Bond insurance is a contract that protects the issuer and the holder of bonds from the risk that bond payments will not be made.
Bond issues from the corporate or municipal world, or from derivative sources as with asset-backed securities and CDOs, come with the risk of default-- that is, that payments will not be made on time. The major credit ratings agencies (CRAs) assign a risk of default to each bond issue with proprietary analysis methods and ratings.
Bond issuers can pay insurance companies for protection against this risk, which will improve the ratings of the bond issue and allow them to pay a slightly lower coupon rate. In fact, once an issuer purchases financial guaranty insurance, the creditworthiness of the issuer is no longer considered in the bond’s credit rating; only the credit rating of the insurance company is important at that point.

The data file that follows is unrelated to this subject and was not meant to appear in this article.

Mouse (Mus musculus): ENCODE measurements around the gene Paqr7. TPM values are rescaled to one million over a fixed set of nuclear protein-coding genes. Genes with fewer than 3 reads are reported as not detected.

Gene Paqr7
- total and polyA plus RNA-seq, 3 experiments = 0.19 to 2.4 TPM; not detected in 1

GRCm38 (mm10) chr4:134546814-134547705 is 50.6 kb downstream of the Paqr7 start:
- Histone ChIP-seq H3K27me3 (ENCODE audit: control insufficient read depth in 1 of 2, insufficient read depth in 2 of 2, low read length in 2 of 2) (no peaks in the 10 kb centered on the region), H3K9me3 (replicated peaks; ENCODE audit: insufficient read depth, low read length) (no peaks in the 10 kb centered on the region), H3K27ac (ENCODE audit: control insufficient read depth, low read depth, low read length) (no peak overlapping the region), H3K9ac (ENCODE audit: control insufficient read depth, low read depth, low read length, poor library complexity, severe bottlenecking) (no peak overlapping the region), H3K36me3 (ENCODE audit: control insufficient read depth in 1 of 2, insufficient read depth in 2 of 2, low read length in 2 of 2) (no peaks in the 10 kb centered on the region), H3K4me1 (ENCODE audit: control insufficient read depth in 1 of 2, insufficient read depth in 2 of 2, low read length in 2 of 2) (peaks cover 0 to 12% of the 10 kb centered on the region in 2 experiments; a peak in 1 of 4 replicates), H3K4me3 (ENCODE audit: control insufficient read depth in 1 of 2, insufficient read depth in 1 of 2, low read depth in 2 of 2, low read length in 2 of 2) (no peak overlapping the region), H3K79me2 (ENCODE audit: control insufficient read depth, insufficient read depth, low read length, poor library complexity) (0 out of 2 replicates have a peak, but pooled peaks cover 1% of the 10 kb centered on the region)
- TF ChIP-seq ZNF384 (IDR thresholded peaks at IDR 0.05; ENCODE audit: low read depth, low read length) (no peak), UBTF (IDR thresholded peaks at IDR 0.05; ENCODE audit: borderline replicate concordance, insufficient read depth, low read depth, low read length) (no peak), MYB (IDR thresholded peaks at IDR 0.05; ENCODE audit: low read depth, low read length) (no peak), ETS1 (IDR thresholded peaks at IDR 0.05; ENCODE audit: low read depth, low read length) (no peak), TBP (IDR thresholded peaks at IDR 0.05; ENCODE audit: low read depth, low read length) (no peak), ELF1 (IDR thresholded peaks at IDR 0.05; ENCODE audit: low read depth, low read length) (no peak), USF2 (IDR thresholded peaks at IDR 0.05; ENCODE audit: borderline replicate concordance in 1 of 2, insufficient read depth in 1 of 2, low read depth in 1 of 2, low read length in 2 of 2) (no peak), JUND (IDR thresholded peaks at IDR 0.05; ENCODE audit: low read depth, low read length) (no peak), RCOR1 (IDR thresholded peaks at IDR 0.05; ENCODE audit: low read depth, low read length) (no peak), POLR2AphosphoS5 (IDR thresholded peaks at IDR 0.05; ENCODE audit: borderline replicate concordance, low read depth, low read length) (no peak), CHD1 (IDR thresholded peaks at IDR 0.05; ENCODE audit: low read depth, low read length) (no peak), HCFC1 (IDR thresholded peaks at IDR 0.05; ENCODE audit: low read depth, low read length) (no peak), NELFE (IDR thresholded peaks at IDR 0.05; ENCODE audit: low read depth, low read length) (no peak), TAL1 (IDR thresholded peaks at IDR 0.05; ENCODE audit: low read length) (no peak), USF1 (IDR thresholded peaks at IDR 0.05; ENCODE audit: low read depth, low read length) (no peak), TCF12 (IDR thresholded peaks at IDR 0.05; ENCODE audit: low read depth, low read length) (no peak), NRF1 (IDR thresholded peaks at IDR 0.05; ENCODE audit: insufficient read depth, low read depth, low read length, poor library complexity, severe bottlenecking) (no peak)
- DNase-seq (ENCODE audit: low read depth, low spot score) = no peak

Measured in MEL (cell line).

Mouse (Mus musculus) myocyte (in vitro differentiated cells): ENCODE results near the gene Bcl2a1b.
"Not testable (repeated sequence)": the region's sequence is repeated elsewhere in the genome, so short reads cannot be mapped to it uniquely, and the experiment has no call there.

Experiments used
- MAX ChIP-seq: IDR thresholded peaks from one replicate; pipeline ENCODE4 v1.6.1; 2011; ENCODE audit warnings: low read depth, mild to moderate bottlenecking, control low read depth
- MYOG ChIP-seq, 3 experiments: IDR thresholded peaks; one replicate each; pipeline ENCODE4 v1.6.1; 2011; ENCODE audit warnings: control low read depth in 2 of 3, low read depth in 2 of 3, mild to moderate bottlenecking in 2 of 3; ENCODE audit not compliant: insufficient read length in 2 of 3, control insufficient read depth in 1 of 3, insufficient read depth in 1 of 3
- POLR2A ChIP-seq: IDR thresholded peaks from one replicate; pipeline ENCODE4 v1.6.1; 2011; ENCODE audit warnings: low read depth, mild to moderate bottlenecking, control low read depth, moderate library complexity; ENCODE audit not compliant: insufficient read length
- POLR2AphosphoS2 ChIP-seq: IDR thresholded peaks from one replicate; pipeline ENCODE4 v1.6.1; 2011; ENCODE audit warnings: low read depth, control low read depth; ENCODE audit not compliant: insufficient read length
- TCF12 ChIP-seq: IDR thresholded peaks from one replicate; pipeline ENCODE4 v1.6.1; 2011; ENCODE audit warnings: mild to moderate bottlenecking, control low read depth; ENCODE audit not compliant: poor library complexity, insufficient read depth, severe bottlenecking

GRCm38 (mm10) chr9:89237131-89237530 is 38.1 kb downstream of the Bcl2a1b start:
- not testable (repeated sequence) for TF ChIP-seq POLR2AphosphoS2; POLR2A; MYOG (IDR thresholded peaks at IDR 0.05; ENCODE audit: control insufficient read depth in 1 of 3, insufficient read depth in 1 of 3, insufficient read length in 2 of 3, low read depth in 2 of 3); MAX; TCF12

Of course, insurance companies are in the business of charging premiums proportional to the amount of risk assumed, and not all bond issuers will find it affordable or possible to attain this coverage. Coupon rates on bonds are partially a factor of the amount of risk that an investor is being paid to assume-- higher risk of default equals a higher coupon rate required. Coupon rates are also known as nominal yields.
The additional interest rate expected for any risks above that of a risk-free instrument (10-year treasury bonds are the default risk-free instrument) is known as the risk premium.
What are Bond Ratings?
What is a Credit Rating?
What is the “Riskless” (or Risk-Free) Rate of Return?
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